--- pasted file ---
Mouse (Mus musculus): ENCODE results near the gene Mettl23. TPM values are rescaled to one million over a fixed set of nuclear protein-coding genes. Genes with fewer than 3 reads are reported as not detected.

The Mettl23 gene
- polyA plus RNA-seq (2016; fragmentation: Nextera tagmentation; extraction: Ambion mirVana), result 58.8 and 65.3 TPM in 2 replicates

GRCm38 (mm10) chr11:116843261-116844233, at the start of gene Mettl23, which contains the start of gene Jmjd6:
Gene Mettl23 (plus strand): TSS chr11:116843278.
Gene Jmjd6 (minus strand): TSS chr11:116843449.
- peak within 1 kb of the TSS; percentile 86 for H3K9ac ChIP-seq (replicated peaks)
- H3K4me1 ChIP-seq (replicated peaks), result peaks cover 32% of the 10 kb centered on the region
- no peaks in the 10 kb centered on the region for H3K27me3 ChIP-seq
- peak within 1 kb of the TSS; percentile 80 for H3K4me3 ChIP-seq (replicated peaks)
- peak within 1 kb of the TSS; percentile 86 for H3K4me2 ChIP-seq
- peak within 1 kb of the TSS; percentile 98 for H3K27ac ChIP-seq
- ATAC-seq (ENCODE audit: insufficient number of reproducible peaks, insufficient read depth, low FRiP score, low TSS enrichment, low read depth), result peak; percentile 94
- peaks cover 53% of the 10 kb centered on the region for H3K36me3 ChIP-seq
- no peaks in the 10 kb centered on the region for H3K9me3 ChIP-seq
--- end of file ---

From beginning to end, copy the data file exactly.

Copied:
Mouse (Mus musculus): ENCODE results near the gene Mettl23. TPM values are rescaled to one million over a fixed set of nuclear protein-coding genes. Genes with fewer than 3 reads are reported as not detected.

The Mettl23 gene
- polyA plus RNA-seq (2016; fragmentation: Nextera tagmentation; extraction: Ambion mirVana), result 58.8 and 65.3 TPM in 2 replicates

GRCm38 (mm10) chr11:116843261-116844233, at the start of gene Mettl23, which contains the start of gene Jmjd6:
Gene Mettl23 (plus strand): TSS chr11:116843278.
Gene Jmjd6 (minus strand): TSS chr11:116843449.
- peak within 1 kb of the TSS; percentile 86 for H3K9ac ChIP-seq (replicated peaks)
- H3K4me1 ChIP-seq (replicated peaks), result peaks cover 32% of the 10 kb centered on the region
- no peaks in the 10 kb centered on the region for H3K27me3 ChIP-seq
- peak within 1 kb of the TSS; percentile 80 for H3K4me3 ChIP-seq (replicated peaks)
- peak within 1 kb of the TSS; percentile 86 for H3K4me2 ChIP-seq
- peak within 1 kb of the TSS; percentile 98 for H3K27ac ChIP-seq
- ATAC-seq (ENCODE audit: insufficient number of reproducible peaks, insufficient read depth, low FRiP score, low TSS enrichment, low read depth), result peak; percentile 94
- peaks cover 53% of the 10 kb centered on the region for H3K36me3 ChIP-seq
- no peaks in the 10 kb centered on the region for H3K9me3 ChIP-seq